A luxury safari lodge in Kenya owned by Italian-born conservationist and author Kuki Gallmann has been burned down by suspected cattle herders.
It is the latest attack in the drought-stricken Laikipia region by suspected herders, who have been invading private property in search of fresh grazing.
There were no visitors staying at the Mukutan Retreat at the time of the attack, according to local reports.
The attack may have been retaliation for a police operation, reports said.
Earlier this week, police reportedly shot dead about 100 cattle in the surrounding Laikipia Nature Conservancy, which is owned by Ms Gallmann.
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Ms Gallmann, who is best known internationally for her memoir I Dreamed of Africa, has not commented.
Her daughter, Sveva Gallmann, also a conservationist, described being caught up in the attack:
“Our operations buildings and our house came under direct gunfire from armed men,” Reuters news agency quoted her as saying in a statement.
“My nine-month-old daughter was in the house with her carers and I was shot at three times as I ran between the buildings to get to her.”
Laikipia, which covers about 10,000 sq km in Kenya’s central highlands, is where some of the country’s largest white landowners are based.
Insecurity has risen sharply in recent months as a drought has led armed herders to seek out new pasture, pitting them against big landowners and smallholders.
Tens of thousands of cattle are thought to have been driven onto private land and at least a dozen people have been killed.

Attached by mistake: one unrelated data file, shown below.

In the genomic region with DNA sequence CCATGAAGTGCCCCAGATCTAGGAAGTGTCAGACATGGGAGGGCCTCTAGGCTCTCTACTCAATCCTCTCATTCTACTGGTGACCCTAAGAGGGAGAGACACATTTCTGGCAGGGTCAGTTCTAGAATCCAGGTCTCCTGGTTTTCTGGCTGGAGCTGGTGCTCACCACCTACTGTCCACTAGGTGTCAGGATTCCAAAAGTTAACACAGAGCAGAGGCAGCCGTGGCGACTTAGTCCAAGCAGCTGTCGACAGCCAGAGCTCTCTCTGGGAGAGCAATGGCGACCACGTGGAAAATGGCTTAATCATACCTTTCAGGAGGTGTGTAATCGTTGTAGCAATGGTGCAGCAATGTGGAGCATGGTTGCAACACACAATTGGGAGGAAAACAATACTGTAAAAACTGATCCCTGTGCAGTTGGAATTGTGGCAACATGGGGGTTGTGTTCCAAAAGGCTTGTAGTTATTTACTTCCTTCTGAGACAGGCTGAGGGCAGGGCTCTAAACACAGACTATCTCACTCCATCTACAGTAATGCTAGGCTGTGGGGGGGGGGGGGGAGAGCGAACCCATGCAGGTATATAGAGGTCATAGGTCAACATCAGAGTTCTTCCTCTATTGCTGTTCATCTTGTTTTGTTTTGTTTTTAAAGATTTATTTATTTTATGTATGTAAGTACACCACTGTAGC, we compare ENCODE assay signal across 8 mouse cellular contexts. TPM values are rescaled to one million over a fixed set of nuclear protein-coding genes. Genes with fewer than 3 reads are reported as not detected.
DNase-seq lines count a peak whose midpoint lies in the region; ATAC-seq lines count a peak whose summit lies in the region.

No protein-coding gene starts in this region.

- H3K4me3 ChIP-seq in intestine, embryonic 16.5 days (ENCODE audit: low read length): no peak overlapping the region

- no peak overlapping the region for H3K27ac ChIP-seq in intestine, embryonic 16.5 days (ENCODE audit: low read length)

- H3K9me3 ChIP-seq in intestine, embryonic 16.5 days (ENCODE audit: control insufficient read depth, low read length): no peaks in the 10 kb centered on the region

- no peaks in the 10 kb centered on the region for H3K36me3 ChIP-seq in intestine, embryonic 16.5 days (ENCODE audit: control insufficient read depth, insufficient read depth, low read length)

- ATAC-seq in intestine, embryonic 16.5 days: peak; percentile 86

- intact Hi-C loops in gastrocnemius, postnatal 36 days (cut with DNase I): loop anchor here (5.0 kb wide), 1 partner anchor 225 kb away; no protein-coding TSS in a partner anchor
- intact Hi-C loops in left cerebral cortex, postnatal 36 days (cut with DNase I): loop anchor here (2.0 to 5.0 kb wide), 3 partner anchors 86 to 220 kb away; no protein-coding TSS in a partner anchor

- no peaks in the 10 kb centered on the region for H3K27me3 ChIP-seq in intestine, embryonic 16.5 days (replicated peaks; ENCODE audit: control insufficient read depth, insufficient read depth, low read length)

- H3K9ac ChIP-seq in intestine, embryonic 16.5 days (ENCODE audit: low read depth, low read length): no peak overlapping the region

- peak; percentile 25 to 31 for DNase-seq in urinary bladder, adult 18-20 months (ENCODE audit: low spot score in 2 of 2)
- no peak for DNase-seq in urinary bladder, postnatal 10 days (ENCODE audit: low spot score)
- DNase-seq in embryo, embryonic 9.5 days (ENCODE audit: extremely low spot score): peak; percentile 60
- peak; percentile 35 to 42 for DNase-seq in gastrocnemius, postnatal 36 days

British rancher Tristan Voorspuy, who also ran a safari company, was shot dead in early March while inspecting his lodges in Laikipia.
Hundreds of herders have been detained as part of police operations, and the authorities have accused some local politicians of using racially charged language and inciting locals to occupy private property illegally, ahead of general elections due in August.
The MP for Laikipia North, Matthew Lempurkel, was charged with incitement earlier this month.
An additional factor, some of the landowners say, is that there is now just too much livestock in the region, causing overgrazing and destruction of previously fertile land.
The BBC’s Ferdinand Omondi in Nairobi says the pastoralists appear now to have resorted to a scorched earth policy in their battle for grazing.
As well as the attack on Ms Gallmann’s lodge, they set about 4 sq km of the Laikipia Nature Conservancy on fire.
The herders accused police of trying to force them off the land by shooting their livestock. Police say the livestock were killed in crossfire with the herders, who were using the animals as shields.
The BBC’s Alastair Leithead tried to approach herders last month to ask about their grievances, but was forced to retreat when they shot at him.
Ms Gallmann owns about 360 sq km in Laikipia, which is home to rare wildlife, birds and trees. Her organisation also runs community, education, arts and sports projects.
The Mukutan Retreat lodge is made up of four stone and wood cottages, perched on the edge of the Mukutan Gorge.
Visitors can pay more than $650 (£525) a night to stay there, according to travel websites.